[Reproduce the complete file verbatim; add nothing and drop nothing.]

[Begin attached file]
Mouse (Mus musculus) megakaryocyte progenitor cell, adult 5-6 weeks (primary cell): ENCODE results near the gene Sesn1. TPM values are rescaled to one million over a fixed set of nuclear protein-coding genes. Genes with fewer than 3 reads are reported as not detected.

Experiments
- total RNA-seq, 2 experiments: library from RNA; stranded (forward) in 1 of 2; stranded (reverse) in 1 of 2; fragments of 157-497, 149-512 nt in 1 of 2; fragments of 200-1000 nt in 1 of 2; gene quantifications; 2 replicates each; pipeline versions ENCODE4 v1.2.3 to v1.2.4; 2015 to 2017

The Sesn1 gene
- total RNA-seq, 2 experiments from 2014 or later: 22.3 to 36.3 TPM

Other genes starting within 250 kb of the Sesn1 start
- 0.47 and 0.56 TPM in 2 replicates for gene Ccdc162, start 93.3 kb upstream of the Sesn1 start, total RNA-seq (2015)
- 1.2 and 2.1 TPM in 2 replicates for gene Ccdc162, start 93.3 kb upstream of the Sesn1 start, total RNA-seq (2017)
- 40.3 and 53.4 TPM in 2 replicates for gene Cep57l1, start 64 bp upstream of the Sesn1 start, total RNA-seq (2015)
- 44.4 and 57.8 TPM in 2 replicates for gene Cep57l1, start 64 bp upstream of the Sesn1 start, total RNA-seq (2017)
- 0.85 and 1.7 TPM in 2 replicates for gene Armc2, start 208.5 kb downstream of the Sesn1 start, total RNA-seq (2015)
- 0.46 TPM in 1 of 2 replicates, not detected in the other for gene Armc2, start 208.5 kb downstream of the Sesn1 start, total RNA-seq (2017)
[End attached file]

Mouse (Mus musculus) megakaryocyte progenitor cell, adult 5-6 weeks (primary cell): ENCODE results near the gene Sesn1. TPM values are rescaled to one million over a fixed set of nuclear protein-coding genes. Genes with fewer than 3 reads are reported as not detected.

Experiments
- total RNA-seq, 2 experiments: library from RNA; stranded (forward) in 1 of 2; stranded (reverse) in 1 of 2; fragments of 157-497, 149-512 nt in 1 of 2; fragments of 200-1000 nt in 1 of 2; gene quantifications; 2 replicates each; pipeline versions ENCODE4 v1.2.3 to v1.2.4; 2015 to 2017

The Sesn1 gene
- total RNA-seq, 2 experiments from 2014 or later: 22.3 to 36.3 TPM

Other genes starting within 250 kb of the Sesn1 start
- 0.47 and 0.56 TPM in 2 replicates for gene Ccdc162, start 93.3 kb upstream of the Sesn1 start, total RNA-seq (2015)
- 1.2 and 2.1 TPM in 2 replicates for gene Ccdc162, start 93.3 kb upstream of the Sesn1 start, total RNA-seq (2017)
- 40.3 and 53.4 TPM in 2 replicates for gene Cep57l1, start 64 bp upstream of the Sesn1 start, total RNA-seq (2015)
- 44.4 and 57.8 TPM in 2 replicates for gene Cep57l1, start 64 bp upstream of the Sesn1 start, total RNA-seq (2017)
- 0.85 and 1.7 TPM in 2 replicates for gene Armc2, start 208.5 kb downstream of the Sesn1 start, total RNA-seq (2015)
- 0.46 TPM in 1 of 2 replicates, not detected in the other for gene Armc2, start 208.5 kb downstream of the Sesn1 start, total RNA-seq (2017)